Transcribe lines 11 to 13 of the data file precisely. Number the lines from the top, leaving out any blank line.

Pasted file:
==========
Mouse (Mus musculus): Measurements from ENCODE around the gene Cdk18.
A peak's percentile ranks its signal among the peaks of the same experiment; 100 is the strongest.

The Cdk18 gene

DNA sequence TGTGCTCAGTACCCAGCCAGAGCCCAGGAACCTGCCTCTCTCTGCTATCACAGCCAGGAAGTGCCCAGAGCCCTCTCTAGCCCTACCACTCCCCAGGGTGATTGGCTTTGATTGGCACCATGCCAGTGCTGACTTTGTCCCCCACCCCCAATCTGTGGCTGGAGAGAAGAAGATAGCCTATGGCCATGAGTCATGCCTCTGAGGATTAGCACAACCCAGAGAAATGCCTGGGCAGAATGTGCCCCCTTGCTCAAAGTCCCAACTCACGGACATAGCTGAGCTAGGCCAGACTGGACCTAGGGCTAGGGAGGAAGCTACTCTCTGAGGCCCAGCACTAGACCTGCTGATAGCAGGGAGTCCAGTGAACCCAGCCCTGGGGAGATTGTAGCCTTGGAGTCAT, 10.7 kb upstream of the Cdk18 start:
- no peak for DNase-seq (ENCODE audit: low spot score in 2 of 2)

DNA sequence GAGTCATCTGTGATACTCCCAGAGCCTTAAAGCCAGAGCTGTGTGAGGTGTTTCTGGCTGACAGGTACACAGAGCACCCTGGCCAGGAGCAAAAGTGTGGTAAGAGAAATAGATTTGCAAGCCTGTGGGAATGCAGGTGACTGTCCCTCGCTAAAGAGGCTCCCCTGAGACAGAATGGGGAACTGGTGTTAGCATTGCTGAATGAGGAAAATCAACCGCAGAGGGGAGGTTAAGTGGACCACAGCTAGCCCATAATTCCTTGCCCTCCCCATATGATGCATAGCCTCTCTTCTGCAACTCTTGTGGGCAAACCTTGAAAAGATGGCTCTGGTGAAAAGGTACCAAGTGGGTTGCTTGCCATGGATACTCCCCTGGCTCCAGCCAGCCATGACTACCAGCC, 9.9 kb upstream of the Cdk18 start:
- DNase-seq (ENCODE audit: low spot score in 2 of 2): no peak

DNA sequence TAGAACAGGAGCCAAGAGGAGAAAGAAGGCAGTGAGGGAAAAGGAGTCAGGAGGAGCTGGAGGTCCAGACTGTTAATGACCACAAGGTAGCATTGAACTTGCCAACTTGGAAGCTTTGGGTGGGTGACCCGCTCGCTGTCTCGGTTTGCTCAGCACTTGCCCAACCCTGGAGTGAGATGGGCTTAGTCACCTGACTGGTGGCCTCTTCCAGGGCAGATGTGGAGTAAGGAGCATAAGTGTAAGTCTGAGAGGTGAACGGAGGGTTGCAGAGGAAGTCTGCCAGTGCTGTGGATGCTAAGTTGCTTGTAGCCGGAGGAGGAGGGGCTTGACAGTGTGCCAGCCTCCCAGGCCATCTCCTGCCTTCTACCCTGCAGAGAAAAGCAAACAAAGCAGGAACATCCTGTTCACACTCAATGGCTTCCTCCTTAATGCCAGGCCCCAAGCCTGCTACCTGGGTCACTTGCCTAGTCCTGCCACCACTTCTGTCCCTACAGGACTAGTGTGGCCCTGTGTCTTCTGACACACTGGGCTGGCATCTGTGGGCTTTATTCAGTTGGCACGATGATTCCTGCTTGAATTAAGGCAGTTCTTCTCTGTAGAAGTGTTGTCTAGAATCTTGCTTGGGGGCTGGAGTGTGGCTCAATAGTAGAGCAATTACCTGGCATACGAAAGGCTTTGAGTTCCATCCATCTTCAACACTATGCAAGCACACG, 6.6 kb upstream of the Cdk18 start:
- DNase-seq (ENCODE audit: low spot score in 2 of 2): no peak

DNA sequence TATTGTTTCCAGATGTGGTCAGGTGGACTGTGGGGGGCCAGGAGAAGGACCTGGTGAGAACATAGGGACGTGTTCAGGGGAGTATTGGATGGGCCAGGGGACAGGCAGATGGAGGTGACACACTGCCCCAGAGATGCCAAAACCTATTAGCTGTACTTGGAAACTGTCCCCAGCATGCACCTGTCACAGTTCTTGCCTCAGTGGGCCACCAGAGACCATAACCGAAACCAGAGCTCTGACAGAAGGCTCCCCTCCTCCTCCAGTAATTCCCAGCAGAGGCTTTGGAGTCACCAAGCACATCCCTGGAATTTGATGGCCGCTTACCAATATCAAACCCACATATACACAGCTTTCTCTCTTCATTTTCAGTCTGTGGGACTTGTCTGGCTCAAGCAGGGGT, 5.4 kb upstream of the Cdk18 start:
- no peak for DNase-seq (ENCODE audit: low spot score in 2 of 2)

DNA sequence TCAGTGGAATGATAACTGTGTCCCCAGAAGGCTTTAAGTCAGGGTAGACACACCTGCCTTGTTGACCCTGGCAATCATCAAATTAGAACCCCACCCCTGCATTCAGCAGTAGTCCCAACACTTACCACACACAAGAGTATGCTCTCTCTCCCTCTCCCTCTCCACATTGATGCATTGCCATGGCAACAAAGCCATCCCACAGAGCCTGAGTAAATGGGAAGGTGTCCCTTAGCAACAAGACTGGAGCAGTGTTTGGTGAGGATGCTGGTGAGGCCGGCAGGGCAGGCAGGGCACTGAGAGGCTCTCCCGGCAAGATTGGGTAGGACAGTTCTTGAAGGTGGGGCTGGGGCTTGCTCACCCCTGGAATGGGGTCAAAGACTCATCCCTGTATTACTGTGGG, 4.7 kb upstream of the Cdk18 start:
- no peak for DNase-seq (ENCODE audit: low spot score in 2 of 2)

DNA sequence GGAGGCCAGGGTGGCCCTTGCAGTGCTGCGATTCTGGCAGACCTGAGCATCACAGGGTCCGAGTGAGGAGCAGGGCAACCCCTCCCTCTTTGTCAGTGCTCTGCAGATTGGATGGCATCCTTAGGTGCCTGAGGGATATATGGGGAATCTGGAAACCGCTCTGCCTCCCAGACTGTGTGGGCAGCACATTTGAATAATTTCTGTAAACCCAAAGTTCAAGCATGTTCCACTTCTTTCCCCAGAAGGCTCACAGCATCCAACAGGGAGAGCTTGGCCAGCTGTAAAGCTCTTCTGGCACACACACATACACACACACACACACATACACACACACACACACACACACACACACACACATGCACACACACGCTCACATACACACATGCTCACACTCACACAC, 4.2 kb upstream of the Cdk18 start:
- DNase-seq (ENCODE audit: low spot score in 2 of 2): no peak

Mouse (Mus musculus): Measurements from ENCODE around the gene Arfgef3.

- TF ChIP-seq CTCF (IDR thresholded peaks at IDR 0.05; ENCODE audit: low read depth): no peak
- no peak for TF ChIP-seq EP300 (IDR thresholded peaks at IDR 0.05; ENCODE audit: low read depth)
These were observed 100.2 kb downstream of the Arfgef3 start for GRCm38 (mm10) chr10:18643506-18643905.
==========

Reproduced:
- no peak for DNase-seq (ENCODE audit: low spot score in 2 of 2)

DNA sequence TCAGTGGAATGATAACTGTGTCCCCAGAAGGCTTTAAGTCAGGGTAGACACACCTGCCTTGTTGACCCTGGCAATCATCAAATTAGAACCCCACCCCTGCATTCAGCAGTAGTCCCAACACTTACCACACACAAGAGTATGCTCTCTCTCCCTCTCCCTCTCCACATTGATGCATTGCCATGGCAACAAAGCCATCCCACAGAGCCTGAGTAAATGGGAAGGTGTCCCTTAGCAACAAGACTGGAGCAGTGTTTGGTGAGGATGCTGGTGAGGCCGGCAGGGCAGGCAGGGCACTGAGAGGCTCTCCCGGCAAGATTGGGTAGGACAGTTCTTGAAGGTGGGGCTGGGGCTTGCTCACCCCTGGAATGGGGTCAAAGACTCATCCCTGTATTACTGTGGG, 4.7 kb upstream of the Cdk18 start:
- no peak for DNase-seq (ENCODE audit: low spot score in 2 of 2)